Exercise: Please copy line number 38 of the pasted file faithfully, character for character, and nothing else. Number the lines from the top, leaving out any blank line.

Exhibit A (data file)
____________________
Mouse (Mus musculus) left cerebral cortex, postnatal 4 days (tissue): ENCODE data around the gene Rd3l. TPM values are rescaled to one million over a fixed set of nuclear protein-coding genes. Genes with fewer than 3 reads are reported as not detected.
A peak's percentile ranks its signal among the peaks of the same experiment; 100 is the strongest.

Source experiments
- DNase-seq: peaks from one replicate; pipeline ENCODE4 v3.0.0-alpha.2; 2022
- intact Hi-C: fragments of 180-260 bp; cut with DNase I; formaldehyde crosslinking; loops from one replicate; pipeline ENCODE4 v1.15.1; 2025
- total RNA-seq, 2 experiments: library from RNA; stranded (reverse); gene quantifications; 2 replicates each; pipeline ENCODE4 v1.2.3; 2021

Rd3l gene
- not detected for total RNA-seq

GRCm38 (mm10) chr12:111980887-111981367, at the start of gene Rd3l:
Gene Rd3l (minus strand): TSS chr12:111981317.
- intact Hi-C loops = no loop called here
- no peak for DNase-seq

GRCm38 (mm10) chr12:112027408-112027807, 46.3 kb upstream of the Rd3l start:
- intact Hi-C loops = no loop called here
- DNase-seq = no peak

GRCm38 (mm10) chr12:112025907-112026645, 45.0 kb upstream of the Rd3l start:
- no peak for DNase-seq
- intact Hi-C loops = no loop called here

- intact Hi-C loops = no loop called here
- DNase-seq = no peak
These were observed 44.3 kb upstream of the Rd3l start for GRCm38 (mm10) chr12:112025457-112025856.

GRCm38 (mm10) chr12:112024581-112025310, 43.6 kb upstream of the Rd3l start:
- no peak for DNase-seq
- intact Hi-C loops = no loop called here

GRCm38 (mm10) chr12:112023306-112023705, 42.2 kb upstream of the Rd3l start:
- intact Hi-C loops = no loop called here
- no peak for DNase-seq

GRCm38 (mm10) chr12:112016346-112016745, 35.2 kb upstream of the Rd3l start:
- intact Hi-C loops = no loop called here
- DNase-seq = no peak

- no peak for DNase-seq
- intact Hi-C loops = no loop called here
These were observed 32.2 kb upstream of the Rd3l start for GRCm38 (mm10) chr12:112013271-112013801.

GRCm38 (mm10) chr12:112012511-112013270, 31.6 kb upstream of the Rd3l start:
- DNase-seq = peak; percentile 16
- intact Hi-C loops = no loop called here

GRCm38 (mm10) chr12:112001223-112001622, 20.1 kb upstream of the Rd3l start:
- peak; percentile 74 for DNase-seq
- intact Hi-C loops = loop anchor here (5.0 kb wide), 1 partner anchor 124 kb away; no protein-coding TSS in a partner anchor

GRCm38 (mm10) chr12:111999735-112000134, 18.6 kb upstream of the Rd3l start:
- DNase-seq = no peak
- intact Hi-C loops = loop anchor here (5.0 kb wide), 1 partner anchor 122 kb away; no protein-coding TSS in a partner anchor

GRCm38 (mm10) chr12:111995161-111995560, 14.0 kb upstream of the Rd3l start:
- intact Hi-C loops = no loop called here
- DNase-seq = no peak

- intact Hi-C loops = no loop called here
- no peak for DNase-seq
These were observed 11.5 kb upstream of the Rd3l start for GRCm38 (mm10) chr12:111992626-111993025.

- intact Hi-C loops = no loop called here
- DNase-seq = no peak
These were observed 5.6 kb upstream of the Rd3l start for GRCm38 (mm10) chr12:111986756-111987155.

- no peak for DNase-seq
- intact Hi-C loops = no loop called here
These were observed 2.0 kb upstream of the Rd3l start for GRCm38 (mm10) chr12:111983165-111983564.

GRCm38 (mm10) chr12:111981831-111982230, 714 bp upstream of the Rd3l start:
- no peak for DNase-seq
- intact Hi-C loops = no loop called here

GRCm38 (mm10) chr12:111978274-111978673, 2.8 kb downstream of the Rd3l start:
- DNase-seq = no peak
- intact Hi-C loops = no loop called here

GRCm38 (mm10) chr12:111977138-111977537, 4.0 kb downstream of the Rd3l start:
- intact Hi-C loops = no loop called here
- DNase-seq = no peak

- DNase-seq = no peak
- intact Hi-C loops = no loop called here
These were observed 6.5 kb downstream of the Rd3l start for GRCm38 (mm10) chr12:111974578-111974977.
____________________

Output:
- peak; percentile 74 for DNase-seq